Rua Romilda Margarida Gabriel, Prédio Santiago, Itiam Bibi

by | Robert Vaughan - January Day 1

Sense!
I only got two fifty.
Money is money.
All quarters.
Better than pennies.
…eight, nine, ten. Alright?
Up the stairs, second door on the left. Knock twice, wait for permission to enter. We take discretion seriously.
Your hinges need oil.
What’s that?
Sorry, just talking aloud.
Next time, you want emotion, bring double. Just letting you in to hook you.
Fair enough. I’m an easy fish.

**

Last night, about 10 stories up in the apartment building across the street, a figure in a backlit window was either working out or taking it happily from behind. I could only see the silhouette of a head bouncing for about 40 minutes. Occasionally, he or she or they’d look over her shoulder, swing their ponytail from side to side, and continue. It could have been a live-cam-er or even a child bottom-bouncing on a trampoline. Regardless, what caught my attention the most was the two hands gripping the window ledge and imagining, with one over-excited thrust, a topple of maybe 25-30 flights to certain death. The ecstatic energy toward the window, as if performing for the whole mega-city, was enviable. Especially, because I was lying in bed with nothing to do, self-isolating with few symptoms, only fatigue and melancholia and apathy, waiting for this virus to pass, and couldn’t imagine bouncing for that long, that happily, for love nor money.

**

This whole while listening to Diane Keaton read Joan Didion’s Slouching Towards Bethlehem on YouTube trying not to think about narrative structure nor John Wayne, Joan Baez, nor my slew of full notebooks scattered in various apartments and dumpsters and drawers around the world. At times I wished for night-vision binoculars to clarify what I’d seen or wondered if the bouncing shadow was thinking about cottonwoods in river-bends reflecting non-violent political gestures or simply grooving to a very good beat. I’ll watch that window again tonight in hope of an encore. Or perhaps I’d better stick to the green-bellied parrots pecking the leftover papaya peels on our own balcony.

5 Comments

  1. Robert Vaughan

    Hi David, I recently re-watched the Didion biopic, The Center Will Not Hold. So, so much content, just as your piece, which I will get to. But one scene that I found riveting was when nephew Griffin asks about that scene she describes in “Slouching Towards Bethlehem” in which she’s at a party on Haight Street in the halcyon drug daze- and a young kid is running around on acid. And she says something (forgive my paraphrase): “well, that was the MONEY!”)

    Which then leads me into your triptych… which I find so inventive, and like Didion, vastly symphonic. Love the fast paced banterish dialogue, the way we’re not sure if its a drug deal, or a sexual “hook” or simply room-mates doing their dance? Then those flights-of-fancy about the person in the window… what hold do strangers have on us? How much do we miss, by way of pandemic, the subtitles of these exchanges via sensory details? You, dear friend, lead a life so exotic that parrots are a daily occurrence. Imagine that, as I watch the snow swirl. Love these imaginative collages- how they overlay, how moments become tangible when captured in time. In richly devised vignettes/ scenes.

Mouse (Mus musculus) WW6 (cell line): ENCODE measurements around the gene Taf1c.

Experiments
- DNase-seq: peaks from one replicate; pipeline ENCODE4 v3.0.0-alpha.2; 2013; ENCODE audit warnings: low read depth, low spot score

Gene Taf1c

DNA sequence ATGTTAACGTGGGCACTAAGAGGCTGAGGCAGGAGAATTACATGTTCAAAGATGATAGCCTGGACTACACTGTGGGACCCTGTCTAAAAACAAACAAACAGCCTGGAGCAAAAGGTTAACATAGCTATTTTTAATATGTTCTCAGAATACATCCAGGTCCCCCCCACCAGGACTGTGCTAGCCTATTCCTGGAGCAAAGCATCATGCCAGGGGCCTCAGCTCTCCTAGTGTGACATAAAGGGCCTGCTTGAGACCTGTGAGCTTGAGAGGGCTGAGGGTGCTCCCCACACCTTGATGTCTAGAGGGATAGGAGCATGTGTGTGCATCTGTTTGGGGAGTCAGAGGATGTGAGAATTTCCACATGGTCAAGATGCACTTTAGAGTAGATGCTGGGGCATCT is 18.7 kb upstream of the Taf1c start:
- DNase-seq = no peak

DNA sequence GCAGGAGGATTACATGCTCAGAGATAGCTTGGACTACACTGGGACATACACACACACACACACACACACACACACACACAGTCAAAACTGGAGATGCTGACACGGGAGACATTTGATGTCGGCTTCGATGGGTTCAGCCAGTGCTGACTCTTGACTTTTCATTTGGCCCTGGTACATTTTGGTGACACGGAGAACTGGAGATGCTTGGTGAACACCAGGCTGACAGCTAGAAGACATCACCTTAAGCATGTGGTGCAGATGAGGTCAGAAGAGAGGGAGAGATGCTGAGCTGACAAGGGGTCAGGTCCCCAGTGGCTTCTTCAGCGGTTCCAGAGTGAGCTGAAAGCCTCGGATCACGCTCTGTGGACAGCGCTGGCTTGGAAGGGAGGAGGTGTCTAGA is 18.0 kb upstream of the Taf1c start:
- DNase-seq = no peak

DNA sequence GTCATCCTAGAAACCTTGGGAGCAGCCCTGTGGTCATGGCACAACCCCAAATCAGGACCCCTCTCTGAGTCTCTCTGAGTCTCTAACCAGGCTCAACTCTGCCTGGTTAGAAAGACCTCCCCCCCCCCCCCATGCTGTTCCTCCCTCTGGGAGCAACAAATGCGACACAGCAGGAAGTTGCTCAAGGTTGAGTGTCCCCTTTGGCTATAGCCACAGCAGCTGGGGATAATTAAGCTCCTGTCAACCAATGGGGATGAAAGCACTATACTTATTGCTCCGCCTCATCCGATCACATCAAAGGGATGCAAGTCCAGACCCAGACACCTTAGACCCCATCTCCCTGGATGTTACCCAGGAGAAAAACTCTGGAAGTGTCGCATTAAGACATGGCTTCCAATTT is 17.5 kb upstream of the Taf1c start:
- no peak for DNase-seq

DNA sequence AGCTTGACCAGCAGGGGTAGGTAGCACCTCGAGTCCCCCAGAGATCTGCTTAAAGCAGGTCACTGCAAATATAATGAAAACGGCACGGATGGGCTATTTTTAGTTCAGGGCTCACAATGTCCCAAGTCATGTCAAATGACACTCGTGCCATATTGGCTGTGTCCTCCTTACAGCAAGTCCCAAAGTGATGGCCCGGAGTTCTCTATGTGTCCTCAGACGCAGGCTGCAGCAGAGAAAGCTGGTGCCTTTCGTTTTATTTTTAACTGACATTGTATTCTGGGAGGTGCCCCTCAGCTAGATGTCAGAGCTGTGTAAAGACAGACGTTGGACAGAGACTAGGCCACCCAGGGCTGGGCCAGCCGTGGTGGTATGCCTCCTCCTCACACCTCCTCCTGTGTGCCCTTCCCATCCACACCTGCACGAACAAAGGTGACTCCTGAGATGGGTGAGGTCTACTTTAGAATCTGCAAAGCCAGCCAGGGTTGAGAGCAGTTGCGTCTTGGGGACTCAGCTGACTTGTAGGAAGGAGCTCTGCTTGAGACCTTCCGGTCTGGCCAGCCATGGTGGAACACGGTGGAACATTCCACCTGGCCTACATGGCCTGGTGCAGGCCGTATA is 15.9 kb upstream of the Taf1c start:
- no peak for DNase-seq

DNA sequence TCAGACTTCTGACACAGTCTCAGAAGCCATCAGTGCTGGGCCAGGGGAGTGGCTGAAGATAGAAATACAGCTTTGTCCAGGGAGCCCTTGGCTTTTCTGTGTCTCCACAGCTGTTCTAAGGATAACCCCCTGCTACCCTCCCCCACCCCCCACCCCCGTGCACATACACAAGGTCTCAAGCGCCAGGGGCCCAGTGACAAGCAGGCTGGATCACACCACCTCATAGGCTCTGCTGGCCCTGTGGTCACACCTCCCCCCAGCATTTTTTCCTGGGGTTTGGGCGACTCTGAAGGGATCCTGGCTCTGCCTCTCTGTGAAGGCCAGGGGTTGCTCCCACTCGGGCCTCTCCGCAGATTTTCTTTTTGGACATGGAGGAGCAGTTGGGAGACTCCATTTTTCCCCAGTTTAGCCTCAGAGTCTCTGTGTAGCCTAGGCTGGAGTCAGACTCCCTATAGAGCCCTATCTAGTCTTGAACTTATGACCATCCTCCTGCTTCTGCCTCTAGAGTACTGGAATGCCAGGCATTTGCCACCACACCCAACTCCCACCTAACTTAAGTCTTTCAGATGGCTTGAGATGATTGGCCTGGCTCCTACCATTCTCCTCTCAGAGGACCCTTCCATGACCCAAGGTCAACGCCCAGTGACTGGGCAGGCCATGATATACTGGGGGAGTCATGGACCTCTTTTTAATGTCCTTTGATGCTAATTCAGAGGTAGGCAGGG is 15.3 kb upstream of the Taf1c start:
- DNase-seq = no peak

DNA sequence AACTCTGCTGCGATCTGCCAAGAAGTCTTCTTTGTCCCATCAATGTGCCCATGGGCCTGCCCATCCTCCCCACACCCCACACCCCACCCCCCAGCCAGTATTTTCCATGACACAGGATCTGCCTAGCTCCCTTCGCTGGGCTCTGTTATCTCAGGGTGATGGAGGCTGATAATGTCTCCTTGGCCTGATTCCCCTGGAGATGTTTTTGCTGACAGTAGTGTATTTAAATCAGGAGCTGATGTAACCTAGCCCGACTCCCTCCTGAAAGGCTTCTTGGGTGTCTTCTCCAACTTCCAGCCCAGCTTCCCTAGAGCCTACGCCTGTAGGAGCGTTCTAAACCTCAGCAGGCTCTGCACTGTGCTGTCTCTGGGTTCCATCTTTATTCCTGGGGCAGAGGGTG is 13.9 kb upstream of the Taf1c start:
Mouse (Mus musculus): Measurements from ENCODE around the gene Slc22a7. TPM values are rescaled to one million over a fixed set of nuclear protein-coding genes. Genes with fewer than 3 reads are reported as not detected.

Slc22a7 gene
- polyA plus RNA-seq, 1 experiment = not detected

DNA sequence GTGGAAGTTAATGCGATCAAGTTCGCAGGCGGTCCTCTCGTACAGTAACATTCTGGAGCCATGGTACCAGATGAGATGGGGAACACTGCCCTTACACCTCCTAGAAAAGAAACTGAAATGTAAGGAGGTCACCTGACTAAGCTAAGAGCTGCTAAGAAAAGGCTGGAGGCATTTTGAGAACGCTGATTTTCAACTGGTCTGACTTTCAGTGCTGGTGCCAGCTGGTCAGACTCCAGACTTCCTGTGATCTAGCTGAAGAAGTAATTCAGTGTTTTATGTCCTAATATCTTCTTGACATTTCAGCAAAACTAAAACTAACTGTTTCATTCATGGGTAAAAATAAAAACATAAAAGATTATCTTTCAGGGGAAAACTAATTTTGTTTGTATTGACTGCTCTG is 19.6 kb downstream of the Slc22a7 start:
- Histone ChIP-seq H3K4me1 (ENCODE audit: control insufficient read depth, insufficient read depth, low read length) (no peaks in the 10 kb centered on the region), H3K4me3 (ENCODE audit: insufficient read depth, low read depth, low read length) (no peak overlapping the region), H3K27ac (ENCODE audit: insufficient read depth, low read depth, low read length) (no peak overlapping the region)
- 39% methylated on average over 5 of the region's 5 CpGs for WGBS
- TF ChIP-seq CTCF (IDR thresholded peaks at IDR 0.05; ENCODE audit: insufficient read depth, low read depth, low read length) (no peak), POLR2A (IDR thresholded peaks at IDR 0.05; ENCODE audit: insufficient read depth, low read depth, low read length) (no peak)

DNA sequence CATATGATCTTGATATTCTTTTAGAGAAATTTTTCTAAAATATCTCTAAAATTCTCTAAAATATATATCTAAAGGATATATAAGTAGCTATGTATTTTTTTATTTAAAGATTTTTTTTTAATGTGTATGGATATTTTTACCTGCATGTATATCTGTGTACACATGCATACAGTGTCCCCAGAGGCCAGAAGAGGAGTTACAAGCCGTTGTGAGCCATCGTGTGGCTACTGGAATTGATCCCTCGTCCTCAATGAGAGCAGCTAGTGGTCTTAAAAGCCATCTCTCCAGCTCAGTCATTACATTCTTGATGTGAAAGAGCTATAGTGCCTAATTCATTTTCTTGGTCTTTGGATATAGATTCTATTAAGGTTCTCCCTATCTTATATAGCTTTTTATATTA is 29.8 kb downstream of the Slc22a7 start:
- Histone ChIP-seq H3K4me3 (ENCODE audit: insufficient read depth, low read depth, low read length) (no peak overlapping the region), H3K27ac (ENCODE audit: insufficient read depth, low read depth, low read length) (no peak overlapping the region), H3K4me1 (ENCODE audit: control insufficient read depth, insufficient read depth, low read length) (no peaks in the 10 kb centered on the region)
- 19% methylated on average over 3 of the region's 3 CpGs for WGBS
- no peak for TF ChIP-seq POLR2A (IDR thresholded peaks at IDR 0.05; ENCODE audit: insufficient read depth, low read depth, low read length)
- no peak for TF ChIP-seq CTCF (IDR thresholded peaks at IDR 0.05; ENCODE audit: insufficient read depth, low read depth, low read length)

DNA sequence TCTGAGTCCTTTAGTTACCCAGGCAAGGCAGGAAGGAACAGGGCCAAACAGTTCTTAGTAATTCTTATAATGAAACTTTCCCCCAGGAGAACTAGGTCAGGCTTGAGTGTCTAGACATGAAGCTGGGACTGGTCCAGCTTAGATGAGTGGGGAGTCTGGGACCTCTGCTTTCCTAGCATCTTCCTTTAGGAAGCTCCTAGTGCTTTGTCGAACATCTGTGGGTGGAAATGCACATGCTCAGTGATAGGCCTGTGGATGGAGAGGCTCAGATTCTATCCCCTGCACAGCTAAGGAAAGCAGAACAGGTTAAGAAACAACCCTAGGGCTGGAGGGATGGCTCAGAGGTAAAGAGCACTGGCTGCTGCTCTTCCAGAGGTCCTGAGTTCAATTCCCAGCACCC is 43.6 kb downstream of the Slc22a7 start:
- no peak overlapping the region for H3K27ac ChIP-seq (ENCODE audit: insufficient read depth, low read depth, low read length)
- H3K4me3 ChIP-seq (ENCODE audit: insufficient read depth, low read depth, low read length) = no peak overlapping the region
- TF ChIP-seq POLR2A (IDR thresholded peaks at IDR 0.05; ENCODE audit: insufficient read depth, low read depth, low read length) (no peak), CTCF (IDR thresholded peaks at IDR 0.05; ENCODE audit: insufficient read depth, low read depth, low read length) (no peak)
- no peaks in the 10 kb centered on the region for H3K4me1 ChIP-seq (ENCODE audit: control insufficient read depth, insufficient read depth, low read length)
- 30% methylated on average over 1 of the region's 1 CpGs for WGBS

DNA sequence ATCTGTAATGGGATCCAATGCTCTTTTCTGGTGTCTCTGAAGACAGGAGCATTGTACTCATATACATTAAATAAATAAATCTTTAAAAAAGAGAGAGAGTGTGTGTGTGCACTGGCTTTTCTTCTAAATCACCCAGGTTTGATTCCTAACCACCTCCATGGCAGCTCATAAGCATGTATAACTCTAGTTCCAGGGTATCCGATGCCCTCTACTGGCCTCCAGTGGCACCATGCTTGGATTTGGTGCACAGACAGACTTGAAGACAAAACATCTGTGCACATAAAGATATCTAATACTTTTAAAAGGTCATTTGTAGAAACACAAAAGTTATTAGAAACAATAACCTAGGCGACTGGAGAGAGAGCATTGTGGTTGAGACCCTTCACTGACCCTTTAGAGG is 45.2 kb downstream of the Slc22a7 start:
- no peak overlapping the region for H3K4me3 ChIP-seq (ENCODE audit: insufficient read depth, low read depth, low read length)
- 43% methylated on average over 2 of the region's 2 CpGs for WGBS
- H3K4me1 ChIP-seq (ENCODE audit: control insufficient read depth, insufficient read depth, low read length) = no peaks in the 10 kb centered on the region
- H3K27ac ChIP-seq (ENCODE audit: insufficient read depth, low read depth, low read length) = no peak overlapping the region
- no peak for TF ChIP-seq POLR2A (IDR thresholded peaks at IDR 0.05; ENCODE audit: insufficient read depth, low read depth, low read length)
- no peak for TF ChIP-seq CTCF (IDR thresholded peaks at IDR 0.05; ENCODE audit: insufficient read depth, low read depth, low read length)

2. Nancy Stohlman

    You know what I love about this is the camera angle, and the way it slowly pans out. At first we are in the wilds with you, camera up so close we are dizzy. Then we retreat and see a tableau. Then we retreat again and see a panorama. And it all starts to come together.
    The whole second paragraph made me giggle. But uncomfortably giggle. Like here: and couldn’t imagine bouncing for that long, that happily, for love nor money.
    It’s a strange a beautiful montage xo

  3. Meg Tuite

    Hi David,
    This is a labyrinth of structure and mystique. I do love that fast-paced jargon up front that lends itself to drugs or sex or maybe peep shows for a quarter a piece? Then the wild ride of a blurry backlit vision that goes on for 40 minutes. “Regardless, what caught my attention the most was the two hands gripping the window ledge and imagining, with one over-excited thrust, a topple of maybe 25-30 flights to certain death. The ecstatic energy toward the window, as if performing for the whole mega-city, was enviable.” The mesmerizing act and danger involved juxtaposed with the envy of the narrator who feels like shit and can barely move. And the backdrop of strange narrative and whole notebooks filled. So visceral as we move from the dialogue, to the visual, to sound, to those gorgeous parrots pecking on the balcony to bring the reader to an exotic place. It moves so smoothly and musically! LOVE THIS!

  4. Koss Just Koss

    Best COVID story I’ve read–with voyeurism and an invitation to roll around in your head. The beginning dialogue, “transaction,” and hook (with its myriad meanings–sexual and literary), for me, also points to and invites the reader to get hooked (whatever hooked is). Complex and effective, this piece. The ponytail reference conjured Fargo images, one of my favorite movie scenes.

  5. Adrian Frandle

    i love how we’re “hooked” from the start (BY a self-proclaimed fish) and then led into a sort of surreal “Read Window.” I found the voyeuristic and optical POV of the second piece intriguing and then the third piece begins with listening, so all of my senses were engaged. How focus is dilated from the little window, to the speaker’s room, all the way out to the entire world before contracting again into the one small window. So much motion!

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